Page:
Tuesday, February 12, 2013

Warning: This Book May Change Your Life

At Ben's company Christmas party, his boss's wife mentioned a book to me called Half the Sky. She said it was a book about women in third world countries, but little more. I filed it away in my head to read later.

Then last month, I read a book my mom had given me that challenged our preconceived notions of biblical womanhood. One chapter was about oppressed women, and it mentioned Half the Sky. The author included a couple of the stories from Half the Sky, and I was hooked. I went out the next day and bought the book.

Since then, I haven't been able to put the book down. I finished it yesterday, and I want to find more books like it! What's so incredible about this book? 

The book is a chronicle of women across the two-thirds world who have overcome great adversity. They have triumphed where all hope was lost. They have fought monumental battles and won.

Authors Kristof and WuDunn (a married couple) write about their experiences as journalists traveling around the world, telling the stories of women they meet and highlighting women's issues around the world. They focus on three particular issues: sex trafficking and forced prostitution, gender-based violence, and maternal mortality. 

I knew very little about these issues before I read the book. I originally appreciated the book for highlighting such serious, and at least to me, fairly unknown issues. As I read further, I realized that an even greater issue was being presented. In my own life, I have been told "a woman's place is in the home" and was encouraged during my childhood to forgo avenues like college in favor of motherhood. As a mother now, I have struggled greatly with my life purpose. This book helped me realize that I do have a greater purpose. I am part of a greater group of women around the world championing women. I can prove that women are more than just a housewife, while championing the role of motherhood. I can be empowered to be and do great things in this world as a woman.

Beyond my personal response, Half the Sky is a call to arms for those of us in the wealthier world. Across the world, women are being killed, raped, oppressed, and so many more things. Through our money, our service, and our prayers, we can make a difference! The book was from a secular perspective, but I believe it is a message straight to the heart of every Christian woman (and man)! We have a responsibility to help our sisters around the world.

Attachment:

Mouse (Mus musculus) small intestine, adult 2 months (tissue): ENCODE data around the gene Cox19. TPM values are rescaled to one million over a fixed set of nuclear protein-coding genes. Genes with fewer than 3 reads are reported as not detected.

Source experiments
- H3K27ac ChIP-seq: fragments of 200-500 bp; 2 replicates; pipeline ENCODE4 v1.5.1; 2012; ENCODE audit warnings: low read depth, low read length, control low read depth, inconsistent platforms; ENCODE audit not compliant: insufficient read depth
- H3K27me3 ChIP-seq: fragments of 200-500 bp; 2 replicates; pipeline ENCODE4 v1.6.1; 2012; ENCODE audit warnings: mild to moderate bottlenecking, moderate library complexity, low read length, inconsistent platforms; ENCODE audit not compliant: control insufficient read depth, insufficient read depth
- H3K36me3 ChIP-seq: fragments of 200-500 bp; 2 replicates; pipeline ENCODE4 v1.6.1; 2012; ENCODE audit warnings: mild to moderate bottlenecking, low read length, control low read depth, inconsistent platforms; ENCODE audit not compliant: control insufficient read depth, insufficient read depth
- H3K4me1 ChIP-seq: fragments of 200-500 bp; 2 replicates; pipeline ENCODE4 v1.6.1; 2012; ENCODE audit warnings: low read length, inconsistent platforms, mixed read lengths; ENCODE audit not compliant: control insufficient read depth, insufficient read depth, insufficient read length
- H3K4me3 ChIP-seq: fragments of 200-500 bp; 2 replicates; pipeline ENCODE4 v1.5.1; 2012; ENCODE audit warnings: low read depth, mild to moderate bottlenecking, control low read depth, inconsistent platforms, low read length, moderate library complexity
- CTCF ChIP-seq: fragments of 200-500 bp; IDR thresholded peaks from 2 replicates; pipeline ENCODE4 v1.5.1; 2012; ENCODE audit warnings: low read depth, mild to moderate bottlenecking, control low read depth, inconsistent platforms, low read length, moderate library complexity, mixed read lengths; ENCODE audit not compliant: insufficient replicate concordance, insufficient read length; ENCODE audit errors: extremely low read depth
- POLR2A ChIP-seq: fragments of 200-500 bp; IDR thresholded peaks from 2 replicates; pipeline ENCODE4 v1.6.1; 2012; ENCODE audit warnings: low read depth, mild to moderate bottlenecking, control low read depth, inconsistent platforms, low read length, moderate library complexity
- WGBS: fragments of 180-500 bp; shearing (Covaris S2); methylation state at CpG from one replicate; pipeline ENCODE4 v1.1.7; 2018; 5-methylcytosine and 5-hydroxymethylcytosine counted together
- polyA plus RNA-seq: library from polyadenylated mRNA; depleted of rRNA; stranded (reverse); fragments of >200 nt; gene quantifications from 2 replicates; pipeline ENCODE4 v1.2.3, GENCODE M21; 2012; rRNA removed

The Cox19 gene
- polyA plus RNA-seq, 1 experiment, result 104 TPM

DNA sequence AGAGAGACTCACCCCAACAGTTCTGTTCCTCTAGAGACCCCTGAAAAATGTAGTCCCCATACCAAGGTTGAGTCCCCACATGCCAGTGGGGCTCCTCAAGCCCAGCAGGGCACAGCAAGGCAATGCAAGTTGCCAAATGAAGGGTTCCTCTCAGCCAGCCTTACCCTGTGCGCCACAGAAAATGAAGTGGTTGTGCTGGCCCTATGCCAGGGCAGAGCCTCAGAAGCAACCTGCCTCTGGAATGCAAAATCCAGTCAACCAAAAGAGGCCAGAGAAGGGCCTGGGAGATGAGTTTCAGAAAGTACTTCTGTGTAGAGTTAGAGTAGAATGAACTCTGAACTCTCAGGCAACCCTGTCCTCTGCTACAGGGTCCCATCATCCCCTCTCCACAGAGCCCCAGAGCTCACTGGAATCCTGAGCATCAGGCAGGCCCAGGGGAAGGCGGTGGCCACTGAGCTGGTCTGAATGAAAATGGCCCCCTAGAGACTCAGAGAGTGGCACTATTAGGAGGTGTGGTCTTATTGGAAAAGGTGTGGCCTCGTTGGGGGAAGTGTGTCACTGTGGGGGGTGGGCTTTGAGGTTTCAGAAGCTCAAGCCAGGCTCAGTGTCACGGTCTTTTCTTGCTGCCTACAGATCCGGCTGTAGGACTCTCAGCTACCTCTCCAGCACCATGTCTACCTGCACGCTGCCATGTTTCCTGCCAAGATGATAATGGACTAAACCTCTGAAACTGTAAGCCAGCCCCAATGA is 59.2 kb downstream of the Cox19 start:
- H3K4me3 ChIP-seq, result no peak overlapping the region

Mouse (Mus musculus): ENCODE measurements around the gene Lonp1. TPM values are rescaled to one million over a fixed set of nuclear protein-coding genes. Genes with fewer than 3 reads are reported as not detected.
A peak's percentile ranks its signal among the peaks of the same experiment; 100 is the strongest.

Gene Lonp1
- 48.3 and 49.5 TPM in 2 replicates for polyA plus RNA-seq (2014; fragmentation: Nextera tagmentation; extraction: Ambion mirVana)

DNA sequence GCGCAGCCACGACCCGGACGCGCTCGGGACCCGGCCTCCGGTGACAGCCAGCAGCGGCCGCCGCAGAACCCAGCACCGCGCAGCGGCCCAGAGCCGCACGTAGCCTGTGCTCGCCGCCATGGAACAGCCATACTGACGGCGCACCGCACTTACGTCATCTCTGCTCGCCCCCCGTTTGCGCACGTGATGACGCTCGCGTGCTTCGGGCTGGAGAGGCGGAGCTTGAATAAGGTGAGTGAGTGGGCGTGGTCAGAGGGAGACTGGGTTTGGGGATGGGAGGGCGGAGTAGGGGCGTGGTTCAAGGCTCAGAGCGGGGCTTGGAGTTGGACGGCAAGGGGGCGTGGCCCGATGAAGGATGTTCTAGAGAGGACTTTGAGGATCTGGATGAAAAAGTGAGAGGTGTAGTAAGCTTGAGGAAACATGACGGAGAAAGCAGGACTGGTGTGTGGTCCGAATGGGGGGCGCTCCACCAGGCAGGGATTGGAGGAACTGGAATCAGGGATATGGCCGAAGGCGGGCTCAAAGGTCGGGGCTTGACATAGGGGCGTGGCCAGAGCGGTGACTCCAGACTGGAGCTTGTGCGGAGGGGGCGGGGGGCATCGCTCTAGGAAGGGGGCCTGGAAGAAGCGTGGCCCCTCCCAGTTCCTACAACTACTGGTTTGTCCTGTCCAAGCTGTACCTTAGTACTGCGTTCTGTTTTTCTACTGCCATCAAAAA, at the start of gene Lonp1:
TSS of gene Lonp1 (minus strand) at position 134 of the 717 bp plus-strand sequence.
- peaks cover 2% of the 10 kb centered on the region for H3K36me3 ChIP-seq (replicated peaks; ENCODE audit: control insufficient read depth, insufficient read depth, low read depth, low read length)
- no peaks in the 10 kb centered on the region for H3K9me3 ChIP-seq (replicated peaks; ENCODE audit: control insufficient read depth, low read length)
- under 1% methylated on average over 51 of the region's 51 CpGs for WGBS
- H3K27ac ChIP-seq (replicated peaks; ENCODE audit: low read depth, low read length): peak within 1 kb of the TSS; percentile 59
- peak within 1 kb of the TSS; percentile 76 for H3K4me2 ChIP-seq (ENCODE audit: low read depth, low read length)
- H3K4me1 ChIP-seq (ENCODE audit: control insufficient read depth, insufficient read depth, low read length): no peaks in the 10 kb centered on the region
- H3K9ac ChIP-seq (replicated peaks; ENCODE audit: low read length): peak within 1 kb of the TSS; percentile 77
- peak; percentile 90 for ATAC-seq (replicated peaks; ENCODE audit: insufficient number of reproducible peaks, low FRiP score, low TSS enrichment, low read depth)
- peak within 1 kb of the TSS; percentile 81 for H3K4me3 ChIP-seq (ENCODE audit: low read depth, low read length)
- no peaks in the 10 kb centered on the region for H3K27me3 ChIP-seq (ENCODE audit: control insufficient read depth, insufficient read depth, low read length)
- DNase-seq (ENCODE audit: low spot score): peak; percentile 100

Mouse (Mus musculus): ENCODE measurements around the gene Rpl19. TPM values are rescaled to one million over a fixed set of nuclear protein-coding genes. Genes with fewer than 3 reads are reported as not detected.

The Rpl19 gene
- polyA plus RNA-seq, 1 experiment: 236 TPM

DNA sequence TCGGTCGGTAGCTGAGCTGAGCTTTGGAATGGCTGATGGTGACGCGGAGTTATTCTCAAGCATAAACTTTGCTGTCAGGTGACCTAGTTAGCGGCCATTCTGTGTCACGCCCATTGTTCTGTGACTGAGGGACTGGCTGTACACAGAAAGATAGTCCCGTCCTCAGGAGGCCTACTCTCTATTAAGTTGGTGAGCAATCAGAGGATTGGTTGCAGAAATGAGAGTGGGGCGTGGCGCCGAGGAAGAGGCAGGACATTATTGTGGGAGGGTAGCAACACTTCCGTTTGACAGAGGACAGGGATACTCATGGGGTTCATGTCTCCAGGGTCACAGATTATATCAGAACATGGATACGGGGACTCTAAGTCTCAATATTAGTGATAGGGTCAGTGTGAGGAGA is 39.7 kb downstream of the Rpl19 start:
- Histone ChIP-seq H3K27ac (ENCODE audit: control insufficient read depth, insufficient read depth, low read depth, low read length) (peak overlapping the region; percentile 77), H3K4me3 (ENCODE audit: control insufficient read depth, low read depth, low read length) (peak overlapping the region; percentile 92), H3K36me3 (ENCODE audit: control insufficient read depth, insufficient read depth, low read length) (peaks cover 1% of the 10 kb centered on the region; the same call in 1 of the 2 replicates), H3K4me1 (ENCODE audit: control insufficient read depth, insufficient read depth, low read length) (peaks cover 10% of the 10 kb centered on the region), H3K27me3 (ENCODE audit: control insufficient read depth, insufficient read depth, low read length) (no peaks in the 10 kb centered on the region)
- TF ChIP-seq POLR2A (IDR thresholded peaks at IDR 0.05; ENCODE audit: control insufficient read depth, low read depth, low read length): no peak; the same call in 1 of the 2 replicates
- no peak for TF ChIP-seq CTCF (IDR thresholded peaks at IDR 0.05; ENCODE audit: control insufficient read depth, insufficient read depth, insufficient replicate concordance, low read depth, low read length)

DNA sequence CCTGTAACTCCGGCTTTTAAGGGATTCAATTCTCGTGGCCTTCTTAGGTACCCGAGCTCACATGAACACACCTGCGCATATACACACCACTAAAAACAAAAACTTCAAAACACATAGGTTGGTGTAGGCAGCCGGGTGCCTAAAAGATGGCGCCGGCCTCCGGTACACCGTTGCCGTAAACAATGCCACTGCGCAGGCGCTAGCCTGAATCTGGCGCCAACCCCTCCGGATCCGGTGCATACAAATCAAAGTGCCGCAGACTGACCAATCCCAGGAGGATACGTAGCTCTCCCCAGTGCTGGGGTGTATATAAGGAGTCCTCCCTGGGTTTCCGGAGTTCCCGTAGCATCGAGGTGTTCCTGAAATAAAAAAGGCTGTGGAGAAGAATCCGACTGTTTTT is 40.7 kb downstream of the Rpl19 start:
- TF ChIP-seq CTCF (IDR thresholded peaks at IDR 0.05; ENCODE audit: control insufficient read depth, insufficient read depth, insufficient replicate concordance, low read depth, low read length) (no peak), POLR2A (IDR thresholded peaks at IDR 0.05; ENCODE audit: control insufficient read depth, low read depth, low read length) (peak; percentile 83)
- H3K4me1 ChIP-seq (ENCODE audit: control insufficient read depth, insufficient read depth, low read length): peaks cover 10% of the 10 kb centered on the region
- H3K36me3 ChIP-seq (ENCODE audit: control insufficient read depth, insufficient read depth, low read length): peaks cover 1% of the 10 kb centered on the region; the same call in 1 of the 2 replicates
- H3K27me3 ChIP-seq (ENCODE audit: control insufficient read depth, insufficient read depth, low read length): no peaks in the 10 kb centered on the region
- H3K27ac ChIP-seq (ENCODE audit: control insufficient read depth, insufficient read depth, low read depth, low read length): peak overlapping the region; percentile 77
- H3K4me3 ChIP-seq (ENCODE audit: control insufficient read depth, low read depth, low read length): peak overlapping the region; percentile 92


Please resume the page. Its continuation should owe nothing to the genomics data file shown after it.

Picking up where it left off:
My challenge to you is to go out and buy the book! Read it and then do something. What will you do?

1 comment:

  1. Isn't that an amazing book? I read it last June and was wowed. If you're looking for other books on that order -- "good" non-fiction, well written, gripping ... I recommend "Infidel" by Ayaan Hirsi Ali, "Nothing to Envy: Ordinary Lives in North Korea" by Barbara Demick,and "It Happened on the Way to War" by Rye Barcott.

    Also good, but not quite in the same family as those: "My Father's Country: Story of a German Family" by Wibke Bruhns and Dave Cullen's "Columbine".

    My oldest nephew is going to be a Human Rights lawyer, and interned at IJM for a time. I was so excited when IJM was mentioned in "Half the Sky"! When I finished the book, I emailed him to see if he'd read it (I was sure he had) and he told me the coolest thing -- when he was running the Veritas Forum at Columbia (it's a space where students come and listen to lectures, debates, etc., on capital T Topics), Nicholas Kristof was one of their guests and that was the first time he'd heard of IJM. I've decided that means my nephew "introduced" Kristof to IJM!

    My one "problem" with Half the Sky was that it was a little overwhelming in terms of ALL the opportunities it lays out. To answer your question, I'm still not sure. But it's on my mind and we continue to support IJM and other anti-trafficking opportunities.